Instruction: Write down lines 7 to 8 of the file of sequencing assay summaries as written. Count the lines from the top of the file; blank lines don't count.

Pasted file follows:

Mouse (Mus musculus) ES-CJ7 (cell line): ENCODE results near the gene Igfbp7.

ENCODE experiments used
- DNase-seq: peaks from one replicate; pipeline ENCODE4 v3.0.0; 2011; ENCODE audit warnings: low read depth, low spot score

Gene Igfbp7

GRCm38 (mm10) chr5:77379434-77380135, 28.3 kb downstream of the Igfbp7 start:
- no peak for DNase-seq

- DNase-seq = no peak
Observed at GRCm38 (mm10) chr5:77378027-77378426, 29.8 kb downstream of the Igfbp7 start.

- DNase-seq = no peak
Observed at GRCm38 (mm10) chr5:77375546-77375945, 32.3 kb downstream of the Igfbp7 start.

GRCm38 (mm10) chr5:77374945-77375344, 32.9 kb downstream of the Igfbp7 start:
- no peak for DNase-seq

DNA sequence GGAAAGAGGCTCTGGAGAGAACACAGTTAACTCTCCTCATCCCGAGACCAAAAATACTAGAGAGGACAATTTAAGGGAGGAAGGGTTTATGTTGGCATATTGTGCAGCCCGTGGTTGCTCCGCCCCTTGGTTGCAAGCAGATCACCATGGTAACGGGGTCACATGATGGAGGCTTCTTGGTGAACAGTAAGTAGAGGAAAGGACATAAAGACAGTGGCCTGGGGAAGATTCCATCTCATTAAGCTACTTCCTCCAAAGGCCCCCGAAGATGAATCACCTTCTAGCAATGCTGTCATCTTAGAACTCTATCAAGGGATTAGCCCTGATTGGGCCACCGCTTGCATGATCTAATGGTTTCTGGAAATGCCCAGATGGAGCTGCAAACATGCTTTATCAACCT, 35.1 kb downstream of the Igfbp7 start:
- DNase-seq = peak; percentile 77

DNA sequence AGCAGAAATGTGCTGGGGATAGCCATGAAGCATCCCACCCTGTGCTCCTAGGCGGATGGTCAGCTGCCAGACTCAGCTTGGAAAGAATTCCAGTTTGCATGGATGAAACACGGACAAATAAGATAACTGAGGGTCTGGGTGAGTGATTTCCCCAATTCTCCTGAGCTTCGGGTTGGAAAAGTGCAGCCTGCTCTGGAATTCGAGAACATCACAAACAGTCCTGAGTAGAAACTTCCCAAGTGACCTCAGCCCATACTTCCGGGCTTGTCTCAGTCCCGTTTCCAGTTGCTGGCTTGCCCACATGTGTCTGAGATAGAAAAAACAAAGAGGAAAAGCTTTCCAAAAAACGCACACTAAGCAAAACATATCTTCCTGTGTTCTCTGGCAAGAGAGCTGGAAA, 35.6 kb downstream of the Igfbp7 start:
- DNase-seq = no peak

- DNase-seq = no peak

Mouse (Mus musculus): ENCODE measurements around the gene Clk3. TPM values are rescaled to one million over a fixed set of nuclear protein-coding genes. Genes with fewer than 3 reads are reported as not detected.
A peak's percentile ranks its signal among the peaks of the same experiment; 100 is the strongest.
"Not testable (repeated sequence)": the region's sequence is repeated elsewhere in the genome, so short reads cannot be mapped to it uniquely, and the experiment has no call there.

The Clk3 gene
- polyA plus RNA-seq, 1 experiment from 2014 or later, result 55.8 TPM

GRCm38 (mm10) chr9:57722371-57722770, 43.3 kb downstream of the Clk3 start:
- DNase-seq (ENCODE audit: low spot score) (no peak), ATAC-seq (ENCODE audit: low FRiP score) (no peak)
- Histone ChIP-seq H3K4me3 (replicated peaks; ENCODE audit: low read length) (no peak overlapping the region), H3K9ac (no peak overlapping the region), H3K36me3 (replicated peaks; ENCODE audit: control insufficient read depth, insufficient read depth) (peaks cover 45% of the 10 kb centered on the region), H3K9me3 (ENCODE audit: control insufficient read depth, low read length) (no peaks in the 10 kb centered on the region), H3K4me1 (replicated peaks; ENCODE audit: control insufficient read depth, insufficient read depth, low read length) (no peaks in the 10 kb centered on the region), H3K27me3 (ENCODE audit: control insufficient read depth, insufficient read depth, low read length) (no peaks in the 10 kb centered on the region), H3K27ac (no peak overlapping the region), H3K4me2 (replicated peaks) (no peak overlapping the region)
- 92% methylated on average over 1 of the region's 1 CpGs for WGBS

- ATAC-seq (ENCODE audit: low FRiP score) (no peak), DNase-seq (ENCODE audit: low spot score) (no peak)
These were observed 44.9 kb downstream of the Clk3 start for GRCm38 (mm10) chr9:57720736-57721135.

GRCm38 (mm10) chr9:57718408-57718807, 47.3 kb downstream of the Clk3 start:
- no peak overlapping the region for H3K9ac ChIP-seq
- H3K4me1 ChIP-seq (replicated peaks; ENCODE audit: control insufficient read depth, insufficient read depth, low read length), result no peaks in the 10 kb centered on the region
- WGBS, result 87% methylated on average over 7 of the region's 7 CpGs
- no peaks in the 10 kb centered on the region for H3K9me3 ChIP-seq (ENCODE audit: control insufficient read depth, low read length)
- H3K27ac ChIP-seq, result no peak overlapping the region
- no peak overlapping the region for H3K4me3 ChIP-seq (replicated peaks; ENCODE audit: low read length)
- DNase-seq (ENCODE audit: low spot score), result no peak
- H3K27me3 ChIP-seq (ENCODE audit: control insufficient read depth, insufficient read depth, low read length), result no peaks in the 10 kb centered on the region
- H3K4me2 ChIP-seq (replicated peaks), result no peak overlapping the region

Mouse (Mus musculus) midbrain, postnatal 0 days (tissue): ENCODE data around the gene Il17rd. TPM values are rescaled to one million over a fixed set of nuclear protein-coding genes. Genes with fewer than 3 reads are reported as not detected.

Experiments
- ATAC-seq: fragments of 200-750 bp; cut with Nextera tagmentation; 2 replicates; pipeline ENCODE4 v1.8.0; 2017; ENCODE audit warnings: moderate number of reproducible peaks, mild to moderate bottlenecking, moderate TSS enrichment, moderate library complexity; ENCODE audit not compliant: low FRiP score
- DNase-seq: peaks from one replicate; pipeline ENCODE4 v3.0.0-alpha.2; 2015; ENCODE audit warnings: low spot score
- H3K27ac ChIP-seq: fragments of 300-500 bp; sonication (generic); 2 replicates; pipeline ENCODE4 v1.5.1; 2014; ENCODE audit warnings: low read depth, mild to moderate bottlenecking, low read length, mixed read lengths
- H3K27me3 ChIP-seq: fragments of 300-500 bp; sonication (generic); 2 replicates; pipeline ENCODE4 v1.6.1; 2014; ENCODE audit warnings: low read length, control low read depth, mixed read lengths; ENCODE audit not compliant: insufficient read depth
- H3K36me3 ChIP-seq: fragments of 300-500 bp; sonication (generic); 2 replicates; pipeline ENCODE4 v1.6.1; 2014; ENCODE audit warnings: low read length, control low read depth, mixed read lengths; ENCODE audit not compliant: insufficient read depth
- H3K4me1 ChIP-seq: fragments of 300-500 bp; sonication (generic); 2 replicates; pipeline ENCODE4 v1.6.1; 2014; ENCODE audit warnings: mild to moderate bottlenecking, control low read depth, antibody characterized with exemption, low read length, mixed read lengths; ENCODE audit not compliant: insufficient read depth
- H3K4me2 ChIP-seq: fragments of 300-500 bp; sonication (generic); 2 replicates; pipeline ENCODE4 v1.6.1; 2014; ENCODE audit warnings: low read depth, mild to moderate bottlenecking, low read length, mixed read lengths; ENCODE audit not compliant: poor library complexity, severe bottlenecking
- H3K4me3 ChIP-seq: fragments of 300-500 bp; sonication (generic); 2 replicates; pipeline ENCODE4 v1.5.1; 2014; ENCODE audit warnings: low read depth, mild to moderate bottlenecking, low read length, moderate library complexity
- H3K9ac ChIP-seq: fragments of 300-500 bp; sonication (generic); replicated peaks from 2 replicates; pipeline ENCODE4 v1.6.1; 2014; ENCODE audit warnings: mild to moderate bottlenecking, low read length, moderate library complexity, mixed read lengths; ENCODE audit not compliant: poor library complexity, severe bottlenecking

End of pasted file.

- DNase-seq = no peak
Observed at GRCm38 (mm10) chr5:77378027-77378426, 29.8 kb downstream of the Igfbp7 start.